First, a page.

Shaping the Future of Veterinary Medicine
The Department of Clinical Sciences is dedicated to excellence in educating and training veterinarians and comparative biomedical scientists, furthering health care and wellness through discovery and clinical research, providing outstanding and compassionate medical care to a diverse range of animal patients, effectively engaging animal-owning public, government and industry partners, and providing leadership in integrating biomedical sciences to advance One Health.
The department provides learning opportunities within the four-year veterinary curriculum and through continuing education for practitioners. Within the Veterinary Hospital, faculty and staff provide care for patients, teach veterinary students, and provide advanced training for interns and residents.
Faculty are very active in research programs to improve the health and welfare of animals and people. The Comparative Biomedical Sciences graduate program allows graduate students to focus their research in the areas of cell biology, infectious diseases, pharmacology, pathology, and population medicine. Other graduate programs with which departmental faculty are affiliated include programs in immunology, physiology, toxicology and functional genomics.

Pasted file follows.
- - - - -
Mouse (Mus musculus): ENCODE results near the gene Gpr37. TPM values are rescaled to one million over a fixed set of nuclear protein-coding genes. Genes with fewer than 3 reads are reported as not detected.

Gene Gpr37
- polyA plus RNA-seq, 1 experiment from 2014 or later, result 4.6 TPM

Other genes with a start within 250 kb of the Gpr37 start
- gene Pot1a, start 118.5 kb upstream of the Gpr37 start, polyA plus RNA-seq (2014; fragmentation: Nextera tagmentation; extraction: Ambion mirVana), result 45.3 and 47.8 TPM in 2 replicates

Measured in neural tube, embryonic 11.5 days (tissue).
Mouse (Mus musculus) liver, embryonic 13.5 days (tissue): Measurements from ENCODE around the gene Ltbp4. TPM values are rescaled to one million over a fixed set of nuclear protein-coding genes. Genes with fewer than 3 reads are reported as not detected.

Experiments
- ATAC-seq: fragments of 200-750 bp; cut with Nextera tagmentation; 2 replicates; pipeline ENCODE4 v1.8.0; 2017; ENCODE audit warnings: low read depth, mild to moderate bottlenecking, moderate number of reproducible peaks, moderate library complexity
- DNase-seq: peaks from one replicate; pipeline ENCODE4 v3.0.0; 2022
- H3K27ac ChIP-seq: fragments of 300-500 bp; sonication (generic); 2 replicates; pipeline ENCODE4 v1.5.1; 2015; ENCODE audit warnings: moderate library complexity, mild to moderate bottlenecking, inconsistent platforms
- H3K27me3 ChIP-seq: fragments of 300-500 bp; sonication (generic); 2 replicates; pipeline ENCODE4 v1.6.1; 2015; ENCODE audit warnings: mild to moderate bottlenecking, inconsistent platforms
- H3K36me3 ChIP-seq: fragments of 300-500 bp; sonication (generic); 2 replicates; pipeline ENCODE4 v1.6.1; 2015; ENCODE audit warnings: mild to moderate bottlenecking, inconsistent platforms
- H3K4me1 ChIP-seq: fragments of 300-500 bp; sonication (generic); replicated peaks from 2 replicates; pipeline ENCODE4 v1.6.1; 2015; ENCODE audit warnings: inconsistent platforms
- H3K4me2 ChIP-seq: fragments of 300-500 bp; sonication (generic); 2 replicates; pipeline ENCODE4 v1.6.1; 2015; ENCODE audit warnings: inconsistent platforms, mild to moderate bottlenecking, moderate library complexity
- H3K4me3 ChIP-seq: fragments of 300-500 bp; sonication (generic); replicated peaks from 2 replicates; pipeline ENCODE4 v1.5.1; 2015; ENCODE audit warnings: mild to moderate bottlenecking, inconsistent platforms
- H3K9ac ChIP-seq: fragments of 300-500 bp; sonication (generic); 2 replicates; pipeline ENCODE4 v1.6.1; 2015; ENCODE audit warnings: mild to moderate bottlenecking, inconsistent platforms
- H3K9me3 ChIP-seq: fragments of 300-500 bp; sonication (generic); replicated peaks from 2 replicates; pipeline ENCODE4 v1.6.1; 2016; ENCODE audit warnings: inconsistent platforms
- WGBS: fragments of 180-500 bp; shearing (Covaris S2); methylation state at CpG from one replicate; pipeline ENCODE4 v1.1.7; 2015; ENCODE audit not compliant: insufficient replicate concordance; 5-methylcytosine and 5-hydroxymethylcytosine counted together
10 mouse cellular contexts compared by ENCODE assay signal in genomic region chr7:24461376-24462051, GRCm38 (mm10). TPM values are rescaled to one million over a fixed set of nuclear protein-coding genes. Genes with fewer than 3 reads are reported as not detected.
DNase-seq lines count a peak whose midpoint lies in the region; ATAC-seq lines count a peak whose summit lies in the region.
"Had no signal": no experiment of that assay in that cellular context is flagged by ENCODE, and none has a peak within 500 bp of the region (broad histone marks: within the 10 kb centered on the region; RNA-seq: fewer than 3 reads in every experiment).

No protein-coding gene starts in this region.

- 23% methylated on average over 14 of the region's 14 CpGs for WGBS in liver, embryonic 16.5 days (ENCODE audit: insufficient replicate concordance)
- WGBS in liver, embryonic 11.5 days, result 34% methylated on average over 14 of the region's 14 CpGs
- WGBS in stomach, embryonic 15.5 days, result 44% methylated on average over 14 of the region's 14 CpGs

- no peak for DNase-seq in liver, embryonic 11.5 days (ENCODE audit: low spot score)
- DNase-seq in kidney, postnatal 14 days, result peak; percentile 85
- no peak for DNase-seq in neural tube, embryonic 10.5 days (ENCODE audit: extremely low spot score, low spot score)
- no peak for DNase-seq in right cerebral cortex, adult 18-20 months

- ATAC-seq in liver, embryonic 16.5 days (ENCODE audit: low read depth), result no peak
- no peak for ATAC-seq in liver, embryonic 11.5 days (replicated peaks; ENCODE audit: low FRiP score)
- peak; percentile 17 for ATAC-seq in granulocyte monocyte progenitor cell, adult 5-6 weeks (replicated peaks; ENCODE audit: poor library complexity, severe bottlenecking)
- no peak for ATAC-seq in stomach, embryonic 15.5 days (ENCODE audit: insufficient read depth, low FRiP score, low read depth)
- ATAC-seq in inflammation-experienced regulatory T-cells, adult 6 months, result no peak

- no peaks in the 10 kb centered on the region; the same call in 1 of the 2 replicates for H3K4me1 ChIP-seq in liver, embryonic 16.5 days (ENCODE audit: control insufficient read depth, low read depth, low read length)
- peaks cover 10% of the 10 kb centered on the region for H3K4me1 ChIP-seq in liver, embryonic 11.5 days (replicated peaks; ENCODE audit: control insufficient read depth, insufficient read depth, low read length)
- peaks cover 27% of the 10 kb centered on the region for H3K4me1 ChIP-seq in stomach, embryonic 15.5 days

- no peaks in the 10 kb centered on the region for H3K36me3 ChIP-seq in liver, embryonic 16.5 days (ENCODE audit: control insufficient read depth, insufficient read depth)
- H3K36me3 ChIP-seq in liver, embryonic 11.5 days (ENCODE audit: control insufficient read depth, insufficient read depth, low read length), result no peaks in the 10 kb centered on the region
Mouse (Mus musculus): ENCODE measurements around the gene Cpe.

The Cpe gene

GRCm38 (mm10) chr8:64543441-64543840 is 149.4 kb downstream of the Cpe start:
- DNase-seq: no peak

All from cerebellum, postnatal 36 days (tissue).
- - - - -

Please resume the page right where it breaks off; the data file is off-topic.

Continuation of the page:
Clinical Sciences in the News
News and Updates, May 2019
A new life, unplanned, for Danielle Mzyk, a graduate of the dual DVM/Ph.D. program. ow.ly/TinL50u6oLl Nikesh Patel shares why he could not have accomplished what he has without help from his Pack. ow.ly/EQw550u5bT1 For Kaytee McCullough, learning to trust and depend on her classmates was a vital part of the CVM experience. ow.ly/wvy350u3xvA With every
CVM Community Honors Its Own at 35th Annual Awards Banquet
The NC State College of Veterinary Medicine marked the end of another academic year by gathering at the Talley Student Union on May 2 to recognize outstanding achievements from students, staff and faculty. After welcoming remarks by Dean Paul Lunn, longtime emcee Greg Lewbart, professor of aquatic animal medicine, set a “Game of Thrones” theme